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Kidnapped French Journalist and US Aid Worker Freed in West Africa

A French journalist and an American aid worker held hostage in West Africa were both released on Monday.

Nigerien officials unexpectedly announced on Monday morning that Olivier Dubois and Jeffery Woodke had taken a special flight to the country’s capital, but offered no details.

US officials said the US hostage was not released in Niger but in the surrounding region which includes Mali, where Dubois was kidnapped in 2021.

Both men appeared to be in good physical health when they briefly met a small group of journalists in Niamey. Dubois, abducted nearly two years ago, smiled broadly as he was greeted by well-wishers, saying he was tired but fine.

“It’s amazing for me to be here, to be free,” said the 48-year-old journalist. ” I was not excpecting that at all. I would like to pay tribute to Niger and its knowledge of this type of delicate mission. And pay tribute to France and to all those who have made it possible to be here today.

Woodke, who was tanned, had his long gray hair tied in a ponytail and was using a cane, did not speak. He was kidnapped six years ago.

US officials said no ransom was paid for Woodke’s release and praised the Nigerien government for helping secure his freedom. The French government has not commented on how the freedom of journalist Olivier Dubois was won.

Last week, US Secretary of State Antony Blinken visited Niger, where he announced $150 million (€140 million) in direct aid to the Sahel region.

The pair were the most high-profile foreigners known to be detained in the region, and their release was the biggest since a Frenchwoman and two Italians were freed together in Mali in October 2020.

The Reporters Without Borders news organization, which had long called for Dubois’ release, said “we feel joy and immense relief”, and thanked the French authorities.

Woodke had been abducted from his home in Abalak, Niger, in October 2016 by men who ambushed and killed his guards and forced him at gunpoint into their truck, where he was taken. leads north towards the Malian border.

Authorities believe he was being held by an al-Qaeda-linked militant group known as JNIM and said her husband’s kidnappers demanded a multimillion-dollar ransom for his release.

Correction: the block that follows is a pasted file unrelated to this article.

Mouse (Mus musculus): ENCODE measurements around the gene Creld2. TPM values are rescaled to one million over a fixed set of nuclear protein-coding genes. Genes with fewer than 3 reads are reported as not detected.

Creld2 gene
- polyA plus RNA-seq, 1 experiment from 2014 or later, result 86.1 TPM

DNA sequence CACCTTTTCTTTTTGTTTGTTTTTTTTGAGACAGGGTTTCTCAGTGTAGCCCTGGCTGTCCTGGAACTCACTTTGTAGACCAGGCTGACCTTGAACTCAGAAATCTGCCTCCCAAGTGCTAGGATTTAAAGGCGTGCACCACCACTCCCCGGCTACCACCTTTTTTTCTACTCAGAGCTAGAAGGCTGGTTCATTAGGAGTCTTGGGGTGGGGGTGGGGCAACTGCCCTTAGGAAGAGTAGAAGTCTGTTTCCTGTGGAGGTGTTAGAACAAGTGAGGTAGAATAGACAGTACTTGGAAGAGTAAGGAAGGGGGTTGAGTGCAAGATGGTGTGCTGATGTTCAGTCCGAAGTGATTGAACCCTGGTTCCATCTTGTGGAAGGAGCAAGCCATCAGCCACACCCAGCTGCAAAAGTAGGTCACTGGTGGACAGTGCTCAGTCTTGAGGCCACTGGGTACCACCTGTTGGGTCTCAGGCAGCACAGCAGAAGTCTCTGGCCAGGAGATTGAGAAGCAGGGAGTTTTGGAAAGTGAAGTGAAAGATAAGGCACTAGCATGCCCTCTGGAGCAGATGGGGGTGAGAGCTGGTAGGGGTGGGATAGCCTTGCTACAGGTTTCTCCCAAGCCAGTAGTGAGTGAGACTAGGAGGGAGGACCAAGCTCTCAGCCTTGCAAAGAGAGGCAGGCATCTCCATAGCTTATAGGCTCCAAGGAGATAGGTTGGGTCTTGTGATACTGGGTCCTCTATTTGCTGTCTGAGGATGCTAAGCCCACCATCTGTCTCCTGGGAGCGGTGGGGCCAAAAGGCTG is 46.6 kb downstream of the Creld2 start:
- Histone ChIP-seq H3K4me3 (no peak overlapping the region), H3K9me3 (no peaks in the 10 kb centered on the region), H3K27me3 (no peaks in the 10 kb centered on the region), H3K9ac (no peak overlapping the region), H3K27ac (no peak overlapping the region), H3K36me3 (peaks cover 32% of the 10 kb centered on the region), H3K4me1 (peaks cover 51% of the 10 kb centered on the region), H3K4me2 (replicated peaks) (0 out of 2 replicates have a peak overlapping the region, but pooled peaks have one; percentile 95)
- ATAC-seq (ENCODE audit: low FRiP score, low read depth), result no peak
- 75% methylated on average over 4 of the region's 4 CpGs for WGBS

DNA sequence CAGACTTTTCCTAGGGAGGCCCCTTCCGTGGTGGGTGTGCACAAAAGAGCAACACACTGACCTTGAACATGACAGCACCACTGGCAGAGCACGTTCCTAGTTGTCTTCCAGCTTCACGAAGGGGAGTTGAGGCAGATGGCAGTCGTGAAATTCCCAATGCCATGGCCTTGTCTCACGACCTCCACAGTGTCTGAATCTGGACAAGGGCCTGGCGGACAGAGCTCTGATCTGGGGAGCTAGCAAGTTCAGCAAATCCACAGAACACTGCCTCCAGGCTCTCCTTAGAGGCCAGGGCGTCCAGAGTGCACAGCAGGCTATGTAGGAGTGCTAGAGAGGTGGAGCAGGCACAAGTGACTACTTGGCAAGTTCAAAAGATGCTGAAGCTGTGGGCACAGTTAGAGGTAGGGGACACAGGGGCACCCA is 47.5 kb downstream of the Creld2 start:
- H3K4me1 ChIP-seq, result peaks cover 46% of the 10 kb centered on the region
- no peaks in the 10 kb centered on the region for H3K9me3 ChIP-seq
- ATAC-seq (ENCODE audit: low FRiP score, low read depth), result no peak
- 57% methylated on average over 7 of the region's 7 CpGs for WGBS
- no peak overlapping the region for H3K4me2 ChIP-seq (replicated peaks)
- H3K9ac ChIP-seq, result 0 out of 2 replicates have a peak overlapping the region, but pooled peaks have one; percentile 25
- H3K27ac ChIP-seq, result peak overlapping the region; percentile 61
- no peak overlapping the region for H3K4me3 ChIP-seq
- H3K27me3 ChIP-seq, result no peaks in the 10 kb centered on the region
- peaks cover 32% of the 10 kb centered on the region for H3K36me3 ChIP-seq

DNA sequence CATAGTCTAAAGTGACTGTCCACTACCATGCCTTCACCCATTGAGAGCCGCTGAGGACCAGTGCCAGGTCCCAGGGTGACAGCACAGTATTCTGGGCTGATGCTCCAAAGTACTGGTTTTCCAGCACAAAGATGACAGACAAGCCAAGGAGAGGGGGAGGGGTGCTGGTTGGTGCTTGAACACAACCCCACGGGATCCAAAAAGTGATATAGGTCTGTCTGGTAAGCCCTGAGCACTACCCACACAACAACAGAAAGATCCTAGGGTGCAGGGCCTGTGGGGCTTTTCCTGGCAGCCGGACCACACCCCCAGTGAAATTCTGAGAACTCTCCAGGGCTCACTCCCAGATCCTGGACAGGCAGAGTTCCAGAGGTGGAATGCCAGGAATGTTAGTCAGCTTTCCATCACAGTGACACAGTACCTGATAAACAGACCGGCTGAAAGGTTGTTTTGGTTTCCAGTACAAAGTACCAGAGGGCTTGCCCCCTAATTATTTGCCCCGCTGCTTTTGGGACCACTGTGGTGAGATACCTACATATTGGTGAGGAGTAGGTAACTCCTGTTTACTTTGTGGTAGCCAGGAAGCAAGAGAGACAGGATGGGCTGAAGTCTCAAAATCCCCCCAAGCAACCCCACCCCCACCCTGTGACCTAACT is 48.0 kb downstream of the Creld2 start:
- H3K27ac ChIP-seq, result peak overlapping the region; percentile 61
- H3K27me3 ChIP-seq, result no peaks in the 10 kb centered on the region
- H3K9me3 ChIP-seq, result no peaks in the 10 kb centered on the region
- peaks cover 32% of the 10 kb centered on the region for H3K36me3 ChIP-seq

Dubois was also being held by JNIM militants, although it was unclear how long the two foreign hostages had spent together in captivity, said Laith Alkhouri, CEO of Intelonyx Intelligence Advisory.

Groups have long kidnapped hostages for ransom in the Sahel, the vast semi-arid expanse beneath the Sahara Desert.

Previously released captives have described being frequently moved from site to site in appalling conditions amid sweltering temperatures. The extremists aim to use millions in ransoms to fund their jihadist operations, although not all countries are engaging in payment negotiations.

On Monday, the International Committee of the Red Cross announced that two of its employees had been released in Mali. The organization did not disclose the identity of the employees or the circumstances of the kidnapping, and it was not possible to confirm whether there was a connection with the other hostages whose release was announced on the same day. day.

At least 25 foreigners and countless locals have been abducted in the Sahel since 2015, according to the Armed Conflict Location & Event Data Project. In 2020, Swiss authorities said Christian missionary Beatrice Stoeckli was killed by her militant captors.

Militants linked to al-Qaeda and the Islamic State group still hold a number of captives, including a German priest. Reverend Hans-Joachim Lohre was preparing to celebrate Mass in the Malian capital when he was kidnapped last November.

Last year, an Italian couple and their child were kidnapped with a domestic worker in southern Mali.

euronews Gt

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